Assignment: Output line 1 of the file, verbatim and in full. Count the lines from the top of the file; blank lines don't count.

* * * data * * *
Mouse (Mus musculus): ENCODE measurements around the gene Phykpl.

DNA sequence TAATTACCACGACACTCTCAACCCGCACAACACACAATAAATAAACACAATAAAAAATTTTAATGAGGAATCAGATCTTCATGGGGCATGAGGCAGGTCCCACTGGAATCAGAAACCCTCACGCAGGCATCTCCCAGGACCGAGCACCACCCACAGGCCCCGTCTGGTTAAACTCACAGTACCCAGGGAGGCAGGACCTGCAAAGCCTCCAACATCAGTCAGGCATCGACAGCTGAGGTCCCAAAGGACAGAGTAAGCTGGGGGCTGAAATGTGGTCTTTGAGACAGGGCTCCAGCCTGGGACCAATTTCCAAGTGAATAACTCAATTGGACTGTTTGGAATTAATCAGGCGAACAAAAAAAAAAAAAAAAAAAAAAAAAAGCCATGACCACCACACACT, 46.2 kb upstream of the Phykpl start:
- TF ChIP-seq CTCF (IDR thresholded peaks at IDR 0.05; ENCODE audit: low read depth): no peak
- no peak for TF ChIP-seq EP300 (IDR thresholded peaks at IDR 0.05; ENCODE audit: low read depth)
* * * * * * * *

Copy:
Mouse (Mus musculus): ENCODE measurements around the gene Phykpl.